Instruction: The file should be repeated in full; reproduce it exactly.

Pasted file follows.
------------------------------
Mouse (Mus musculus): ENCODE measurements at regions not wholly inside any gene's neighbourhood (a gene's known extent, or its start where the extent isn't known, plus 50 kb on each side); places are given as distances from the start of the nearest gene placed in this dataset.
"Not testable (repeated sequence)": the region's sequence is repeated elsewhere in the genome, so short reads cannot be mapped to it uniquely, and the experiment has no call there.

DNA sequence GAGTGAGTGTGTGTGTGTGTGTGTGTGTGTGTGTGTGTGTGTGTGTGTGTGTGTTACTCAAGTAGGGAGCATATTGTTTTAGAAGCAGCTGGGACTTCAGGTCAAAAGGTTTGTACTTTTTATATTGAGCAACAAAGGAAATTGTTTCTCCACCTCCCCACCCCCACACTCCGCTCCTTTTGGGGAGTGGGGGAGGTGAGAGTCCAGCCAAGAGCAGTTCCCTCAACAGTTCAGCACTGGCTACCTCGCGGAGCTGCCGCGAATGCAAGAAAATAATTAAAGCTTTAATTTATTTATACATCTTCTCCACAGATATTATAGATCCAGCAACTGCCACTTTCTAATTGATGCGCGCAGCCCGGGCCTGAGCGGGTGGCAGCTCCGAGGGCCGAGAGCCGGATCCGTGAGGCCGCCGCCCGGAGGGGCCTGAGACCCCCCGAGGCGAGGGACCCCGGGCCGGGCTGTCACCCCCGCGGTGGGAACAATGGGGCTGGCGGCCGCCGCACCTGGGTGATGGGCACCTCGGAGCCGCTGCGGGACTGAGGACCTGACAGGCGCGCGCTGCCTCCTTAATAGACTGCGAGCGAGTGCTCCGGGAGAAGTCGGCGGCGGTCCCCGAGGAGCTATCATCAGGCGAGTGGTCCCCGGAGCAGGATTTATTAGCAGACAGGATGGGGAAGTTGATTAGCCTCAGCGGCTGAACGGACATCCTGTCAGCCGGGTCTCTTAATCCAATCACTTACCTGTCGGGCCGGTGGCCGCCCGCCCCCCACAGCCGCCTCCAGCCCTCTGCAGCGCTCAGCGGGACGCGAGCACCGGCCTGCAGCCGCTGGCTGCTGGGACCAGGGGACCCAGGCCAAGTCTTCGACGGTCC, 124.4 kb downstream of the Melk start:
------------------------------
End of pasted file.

Mouse (Mus musculus): ENCODE measurements at regions not wholly inside any gene's neighbourhood (a gene's known extent, or its start where the extent isn't known, plus 50 kb on each side); places are given as distances from the start of the nearest gene placed in this dataset.
"Not testable (repeated sequence)": the region's sequence is repeated elsewhere in the genome, so short reads cannot be mapped to it uniquely, and the experiment has no call there.

DNA sequence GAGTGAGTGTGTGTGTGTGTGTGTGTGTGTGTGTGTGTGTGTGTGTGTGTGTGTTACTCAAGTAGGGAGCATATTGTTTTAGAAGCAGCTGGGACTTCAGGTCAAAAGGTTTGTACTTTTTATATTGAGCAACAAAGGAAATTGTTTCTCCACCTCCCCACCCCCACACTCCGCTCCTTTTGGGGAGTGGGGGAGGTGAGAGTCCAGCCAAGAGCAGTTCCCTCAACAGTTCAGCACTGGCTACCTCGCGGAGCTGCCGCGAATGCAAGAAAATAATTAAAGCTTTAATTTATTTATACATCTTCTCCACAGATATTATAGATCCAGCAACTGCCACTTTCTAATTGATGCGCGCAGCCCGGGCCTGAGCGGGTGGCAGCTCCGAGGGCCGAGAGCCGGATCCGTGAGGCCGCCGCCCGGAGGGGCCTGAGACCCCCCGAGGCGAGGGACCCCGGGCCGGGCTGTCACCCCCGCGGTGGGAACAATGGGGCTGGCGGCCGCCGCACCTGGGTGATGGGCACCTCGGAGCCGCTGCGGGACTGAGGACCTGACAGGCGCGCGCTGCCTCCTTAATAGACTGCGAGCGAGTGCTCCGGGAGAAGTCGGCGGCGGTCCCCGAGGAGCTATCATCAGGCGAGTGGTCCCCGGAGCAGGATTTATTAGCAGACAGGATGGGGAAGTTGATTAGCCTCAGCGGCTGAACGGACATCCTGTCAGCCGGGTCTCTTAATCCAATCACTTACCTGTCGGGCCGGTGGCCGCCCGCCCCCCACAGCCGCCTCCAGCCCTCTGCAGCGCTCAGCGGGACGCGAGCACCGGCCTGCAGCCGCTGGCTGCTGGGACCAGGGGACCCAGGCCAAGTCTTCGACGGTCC, 124.4 kb downstream of the Melk start: